Wrestling Showdown: When Signature Moves Are Stolen
Professional wrestling is filled with intense competition, fierce rivalries, and unique personal styles. A wrestler’s finishing move is the pinnacle of their brand, a move so unique and deadly it becomes their signature.
However, it’s common for wrestlers to adopt or borrow moves from their contemporaries. While it’s considered professional courtesy to ask for permission, this doesn’t always happen, resulting in unexpected controversy and a potential breach of wrestling etiquette.
Let’s delve into ten instances where wrestlers took umbrage to their iconic finishing moves being ‘stolen.’
1. Chris Jericho Vs. The Miz: Chris Jericho, in a controversial Twitter exchange, implied The Miz had copied his once short-lived finishing move, the “Breakdown.” Miz would go on to rebrand the move, making it even more popular than when Jericho used it.
2. Billy Kidman Vs. Paul London: Billy Kidman’s Shooting Star Press is legendary. Kidman was less than impressed when Paul London began using a variant of the move, leading to an intense backstage confrontation.
3. Chris Jericho Vs. The Revival: When The Revival used a similar move to Jericho’s Code Breaker, the wrestling veteran took to Twitter to voice his dismay, accusing the young talent of disrespecting their predecessors.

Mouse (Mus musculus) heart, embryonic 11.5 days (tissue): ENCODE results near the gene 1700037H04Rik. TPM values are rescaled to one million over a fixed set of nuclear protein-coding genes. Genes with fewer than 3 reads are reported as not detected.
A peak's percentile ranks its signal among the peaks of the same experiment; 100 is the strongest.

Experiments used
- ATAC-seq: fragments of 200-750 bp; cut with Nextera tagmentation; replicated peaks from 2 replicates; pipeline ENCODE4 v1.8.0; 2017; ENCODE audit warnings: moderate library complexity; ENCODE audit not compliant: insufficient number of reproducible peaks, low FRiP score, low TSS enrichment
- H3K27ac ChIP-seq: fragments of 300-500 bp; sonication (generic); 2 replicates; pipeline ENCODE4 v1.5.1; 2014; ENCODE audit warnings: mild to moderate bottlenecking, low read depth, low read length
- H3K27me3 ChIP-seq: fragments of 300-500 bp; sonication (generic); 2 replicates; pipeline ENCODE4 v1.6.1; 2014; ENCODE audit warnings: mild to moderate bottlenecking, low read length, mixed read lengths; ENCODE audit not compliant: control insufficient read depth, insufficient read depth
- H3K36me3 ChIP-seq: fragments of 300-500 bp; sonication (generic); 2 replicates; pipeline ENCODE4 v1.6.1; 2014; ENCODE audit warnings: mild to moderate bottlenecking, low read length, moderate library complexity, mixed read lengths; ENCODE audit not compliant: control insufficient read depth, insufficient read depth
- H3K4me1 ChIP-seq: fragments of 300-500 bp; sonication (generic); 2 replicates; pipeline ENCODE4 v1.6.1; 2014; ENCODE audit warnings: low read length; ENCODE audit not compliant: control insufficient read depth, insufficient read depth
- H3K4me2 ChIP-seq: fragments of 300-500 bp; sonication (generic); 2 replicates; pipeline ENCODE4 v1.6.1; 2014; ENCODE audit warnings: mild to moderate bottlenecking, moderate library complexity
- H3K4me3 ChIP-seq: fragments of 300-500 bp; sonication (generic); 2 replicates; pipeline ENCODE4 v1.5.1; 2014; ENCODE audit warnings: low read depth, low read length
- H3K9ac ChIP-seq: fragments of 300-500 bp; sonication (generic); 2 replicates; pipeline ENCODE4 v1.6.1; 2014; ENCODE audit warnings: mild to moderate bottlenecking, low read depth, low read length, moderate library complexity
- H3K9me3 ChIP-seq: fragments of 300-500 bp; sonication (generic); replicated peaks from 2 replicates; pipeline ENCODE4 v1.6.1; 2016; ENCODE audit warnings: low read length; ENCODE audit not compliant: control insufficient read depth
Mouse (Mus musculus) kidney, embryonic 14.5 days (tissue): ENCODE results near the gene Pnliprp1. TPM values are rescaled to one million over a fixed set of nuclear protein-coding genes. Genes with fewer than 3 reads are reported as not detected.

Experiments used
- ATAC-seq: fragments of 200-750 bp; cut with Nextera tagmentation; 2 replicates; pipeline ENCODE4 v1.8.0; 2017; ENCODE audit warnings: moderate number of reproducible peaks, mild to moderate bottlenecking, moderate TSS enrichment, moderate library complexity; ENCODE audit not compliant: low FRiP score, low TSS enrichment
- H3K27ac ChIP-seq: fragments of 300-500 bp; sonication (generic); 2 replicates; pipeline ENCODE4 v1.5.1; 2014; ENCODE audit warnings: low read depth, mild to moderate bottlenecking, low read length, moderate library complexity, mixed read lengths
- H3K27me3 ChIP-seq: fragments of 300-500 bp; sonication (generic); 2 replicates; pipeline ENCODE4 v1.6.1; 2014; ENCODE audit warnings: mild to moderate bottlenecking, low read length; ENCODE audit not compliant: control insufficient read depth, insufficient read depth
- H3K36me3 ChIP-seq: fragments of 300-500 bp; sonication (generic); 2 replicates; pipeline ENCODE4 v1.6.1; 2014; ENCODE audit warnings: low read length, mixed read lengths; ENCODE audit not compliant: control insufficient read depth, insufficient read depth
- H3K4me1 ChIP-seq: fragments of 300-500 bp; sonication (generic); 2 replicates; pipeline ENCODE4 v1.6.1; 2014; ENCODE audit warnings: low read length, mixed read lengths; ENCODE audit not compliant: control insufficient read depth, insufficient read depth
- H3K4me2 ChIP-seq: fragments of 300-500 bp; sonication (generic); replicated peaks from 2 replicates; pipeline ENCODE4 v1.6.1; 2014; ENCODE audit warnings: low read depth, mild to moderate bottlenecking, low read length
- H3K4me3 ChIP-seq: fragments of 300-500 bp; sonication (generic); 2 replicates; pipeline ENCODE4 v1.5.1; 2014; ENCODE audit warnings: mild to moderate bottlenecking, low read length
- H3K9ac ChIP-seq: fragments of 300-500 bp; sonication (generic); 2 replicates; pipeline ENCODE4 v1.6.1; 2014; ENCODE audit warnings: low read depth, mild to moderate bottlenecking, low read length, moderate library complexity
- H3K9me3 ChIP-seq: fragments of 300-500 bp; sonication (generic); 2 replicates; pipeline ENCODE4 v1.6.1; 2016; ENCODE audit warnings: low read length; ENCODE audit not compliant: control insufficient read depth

4. Bret Hart Vs. Stone Cold Steve Austin and The Rock: Bret Hart publicly criticized Stone Cold Steve Austin and The Rock for using the iconic Sharpshooter. He felt they could not execute the move to its full potential, thus undermining its impact.
5. Kenny Omega Vs. Seth Rollins: After Seth Rollins adopted a move that closely resembled Omega’s V-Trigger, Omega responded with a sarcastic tweet, implying that Rollins had copied more than just his move.
6. Kurt Angle Vs. Randy Orton and Jack Swagger: Angle felt disrespected when Randy Orton adopted the Angle Slam, and Jack Swagger began using the Ankle Lock submission, both signature moves of Angle’s.
7. John Cena and Tyler Rex: Tyler Rex saw his push quickly extinguished after adopting a finisher too similar to John Cena’s. This led to speculation that Cena’s influence may have influenced Rex’s abrupt fortune change.
8. Goldberg Vs. Roman Reigns: Goldberg took umbrage with Roman Reigns using Spear, his iconic finishing move. Goldberg publically challenged Reigns, arguing that he was the one who truly mastered the Spear.
9. Kenta Vs. CM Punk: CM Punk’s usage of the GTS, originally performed by Kenta, led to a heated exchange on Twitter, with Kenta demanding royalties for the move.
10. Stone Cold Vs. John Cena: John Cena’s adoption of a variant of Stone Cold’s stunner move resulted in public criticism of Stone Cold. He felt that Cena’s usage of the move as a transitional rather than a finishing move undermined its impact.
The controversy surrounding ‘stolen’ finishing moves shows how intricately tied these moves are to a wrestler’s identity. This ongoing debate highlights the fascinating dynamics behind the scenes of the wrestling world, where respect for tradition often clashes with the desire to innovate.